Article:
** University Wurzburg UWE-4 CubeSat fires NanoFEEP electric thrusters to avoid a possible collision with a derelict Iridium satellite: Morpheus thruster propels single cubesat to lower orbit – SpaceNews
Germany’s University of Wurzburg Experimental-4 (UWE-4) cubesat avoided a potential collision in early July while lowering its altitude with Morpheus Space’s NanoFEEP electric propulsion system.
It was the first time a one-unit cubesat performed a collision-avoidance maneuver, Istvan Lorincz, Morpheus president and co-founder, told SpaceNews.
The UWE-4 mission is intended as a technology demonstration. In addition to propulsion, it is testing a new sun sensor design. The CubeSat was launched as a secondary payload on a Soyuz rocket in December 2018.
The 1U CubeSat, developed and built at the Chair for Robotics and Telematics, is equipped with the electric propulsion system NanoFEEP which has been developed by TU Dresden.
Several manoeuvres have been performed within 11 days between June 23rd – July 3rd 2020 such that the altitude of the CubeSat was reduced by more than 100 m, compared to an average of 21 m with natural decay. This marks the first time in CubeSat history that a 1U CubeSat changed its orbit using an on-board propulsion system.
As chance would have it, the team of UWE-4 received a conjunction data message (CDM) in the morning of July 2nd 2020 from the United Air Force’s 18th Space Control Squadron. A conjunction of UWE-4 with a non-operational Iridium satellite (ID: 34147) in the morning of July 5th 2020 with a minimum range of about 800 m was a threat to the safety of UWE-4. An analysis has shown that the altitude of UWE-4 would already be below the Iridium satellite at the time of conjunction. Thus the on-going altitude lowering manoeuvre could only improve the situation and can be considered as a collision avoidance manoeuvre. No further CDMs have been issued regarding this possible conjunction. An analysis of the orbit of the two spacecraft after July 5th 2020 results in a closest approach of more than 6000 m.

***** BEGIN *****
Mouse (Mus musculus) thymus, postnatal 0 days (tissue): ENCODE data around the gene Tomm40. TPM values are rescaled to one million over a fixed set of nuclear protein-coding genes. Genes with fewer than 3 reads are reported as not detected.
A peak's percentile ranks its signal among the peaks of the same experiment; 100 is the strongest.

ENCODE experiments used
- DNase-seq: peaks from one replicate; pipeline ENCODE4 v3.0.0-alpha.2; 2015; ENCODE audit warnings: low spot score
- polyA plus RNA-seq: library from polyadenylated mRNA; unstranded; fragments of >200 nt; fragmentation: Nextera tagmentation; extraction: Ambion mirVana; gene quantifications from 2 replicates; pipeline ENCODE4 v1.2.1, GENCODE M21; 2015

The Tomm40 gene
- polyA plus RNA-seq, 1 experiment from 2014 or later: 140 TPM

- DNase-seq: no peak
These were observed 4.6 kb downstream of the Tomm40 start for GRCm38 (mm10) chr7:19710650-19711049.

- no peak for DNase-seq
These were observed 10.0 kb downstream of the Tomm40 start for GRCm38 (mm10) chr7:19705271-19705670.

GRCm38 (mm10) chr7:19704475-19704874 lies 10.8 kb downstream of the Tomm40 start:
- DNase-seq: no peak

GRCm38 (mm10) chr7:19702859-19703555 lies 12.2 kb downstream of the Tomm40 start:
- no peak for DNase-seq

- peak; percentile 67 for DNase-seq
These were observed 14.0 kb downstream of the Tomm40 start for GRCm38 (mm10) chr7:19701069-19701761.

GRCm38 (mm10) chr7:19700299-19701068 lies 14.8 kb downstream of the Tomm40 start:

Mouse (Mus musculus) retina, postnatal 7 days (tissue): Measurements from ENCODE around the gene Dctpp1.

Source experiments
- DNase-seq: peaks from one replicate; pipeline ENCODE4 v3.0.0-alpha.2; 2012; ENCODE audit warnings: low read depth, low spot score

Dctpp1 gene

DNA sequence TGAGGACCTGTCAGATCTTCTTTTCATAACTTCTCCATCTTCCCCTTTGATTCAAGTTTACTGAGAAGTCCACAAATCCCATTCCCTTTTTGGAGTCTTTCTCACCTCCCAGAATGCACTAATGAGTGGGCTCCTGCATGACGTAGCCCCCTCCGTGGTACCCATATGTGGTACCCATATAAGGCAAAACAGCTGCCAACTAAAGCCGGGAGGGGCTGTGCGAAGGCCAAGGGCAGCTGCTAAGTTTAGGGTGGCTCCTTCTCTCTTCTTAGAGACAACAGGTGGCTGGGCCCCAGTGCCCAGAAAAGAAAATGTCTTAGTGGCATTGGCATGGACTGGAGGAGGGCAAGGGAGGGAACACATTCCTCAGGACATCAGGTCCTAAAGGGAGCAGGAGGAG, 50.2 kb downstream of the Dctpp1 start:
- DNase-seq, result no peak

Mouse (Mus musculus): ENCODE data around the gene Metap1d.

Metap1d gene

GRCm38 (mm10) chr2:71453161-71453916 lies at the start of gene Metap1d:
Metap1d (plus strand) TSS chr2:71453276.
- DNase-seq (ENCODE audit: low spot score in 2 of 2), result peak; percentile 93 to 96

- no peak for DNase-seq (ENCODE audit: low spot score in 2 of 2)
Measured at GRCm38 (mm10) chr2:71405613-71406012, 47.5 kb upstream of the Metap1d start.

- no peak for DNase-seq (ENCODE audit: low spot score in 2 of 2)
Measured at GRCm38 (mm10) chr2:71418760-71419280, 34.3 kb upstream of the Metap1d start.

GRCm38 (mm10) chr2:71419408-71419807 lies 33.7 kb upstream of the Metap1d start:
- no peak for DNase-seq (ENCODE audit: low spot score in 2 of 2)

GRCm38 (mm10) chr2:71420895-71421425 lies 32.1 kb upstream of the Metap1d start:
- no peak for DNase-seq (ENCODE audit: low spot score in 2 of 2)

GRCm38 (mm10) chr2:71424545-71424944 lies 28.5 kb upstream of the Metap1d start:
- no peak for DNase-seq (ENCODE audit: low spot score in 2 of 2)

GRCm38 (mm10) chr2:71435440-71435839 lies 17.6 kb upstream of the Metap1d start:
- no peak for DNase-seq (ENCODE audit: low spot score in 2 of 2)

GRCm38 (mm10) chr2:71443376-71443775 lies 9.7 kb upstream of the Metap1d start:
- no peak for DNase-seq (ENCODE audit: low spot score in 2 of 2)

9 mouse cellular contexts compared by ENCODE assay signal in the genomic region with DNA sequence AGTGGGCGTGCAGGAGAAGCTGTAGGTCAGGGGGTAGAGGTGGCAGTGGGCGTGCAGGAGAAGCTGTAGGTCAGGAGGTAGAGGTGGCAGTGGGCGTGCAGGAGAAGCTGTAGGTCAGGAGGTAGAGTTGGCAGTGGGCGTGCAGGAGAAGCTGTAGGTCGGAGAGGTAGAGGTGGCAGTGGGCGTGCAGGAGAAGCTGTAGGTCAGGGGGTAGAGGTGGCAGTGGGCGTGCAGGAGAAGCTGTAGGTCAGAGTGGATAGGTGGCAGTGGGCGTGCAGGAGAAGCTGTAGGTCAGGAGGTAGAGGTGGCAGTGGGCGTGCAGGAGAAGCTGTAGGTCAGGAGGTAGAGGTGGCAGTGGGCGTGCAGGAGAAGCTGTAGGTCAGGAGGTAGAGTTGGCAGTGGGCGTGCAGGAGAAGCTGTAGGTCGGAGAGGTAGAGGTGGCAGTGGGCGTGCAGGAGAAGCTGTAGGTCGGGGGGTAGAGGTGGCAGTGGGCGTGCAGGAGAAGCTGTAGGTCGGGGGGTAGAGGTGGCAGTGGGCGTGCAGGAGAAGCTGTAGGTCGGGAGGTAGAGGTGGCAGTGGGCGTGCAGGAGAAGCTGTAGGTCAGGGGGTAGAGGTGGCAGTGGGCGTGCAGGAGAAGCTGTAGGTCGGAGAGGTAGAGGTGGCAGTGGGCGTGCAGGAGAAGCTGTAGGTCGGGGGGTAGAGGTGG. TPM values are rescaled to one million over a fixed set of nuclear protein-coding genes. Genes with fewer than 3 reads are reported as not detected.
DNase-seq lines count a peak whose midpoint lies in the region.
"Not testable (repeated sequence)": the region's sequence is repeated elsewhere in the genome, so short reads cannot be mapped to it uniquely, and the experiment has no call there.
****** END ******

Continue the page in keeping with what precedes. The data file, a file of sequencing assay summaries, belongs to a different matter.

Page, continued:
** AMSAT news on student and amateur CubeSat/smallsat projects:
- AMSAT Board of Directors Election Packages Mailed July 14
- HO-107 is Back!
- First Call for Papers – Virtual 2020 AMSAT Annual Meeting and Space Symposium
- New D-STAR Reflector for AMSAT Use
- SpaceX to Launch AMSAT-EA EASAT-2 and Hades Satellites
- DARC Finds Unauthorized Transmissions in 144 MHz Satellite Band
- 1240-1300 MHz Discussed at CEPT SE-40 Meeting
- IARU Coordinates Two New Satellites
- Upcoming Satellite Operations
- Hamfests, Conventions, Maker Faires, and Other Events
- ARISS News
- Satellite Shorts from All Over
- AMSAT Partners with UMaine’s WiSe-Net Lab to Develop Maine’s First Small Satellite
General CubeSat/SmallSat info:
- News, resources, etc:
- SmallSat Conference – Virtual event – Aug. 1-6, 2020.
- 2021 CubeSat Developers Workshop – April 27-29, 2021, Cal Poly San Luis Obispo, California.
- PLIX CubeSats – “A series of creative learning workshops designed to support public library patrons in learning about outer space environments and how they can be characterized with small spacecrafts. “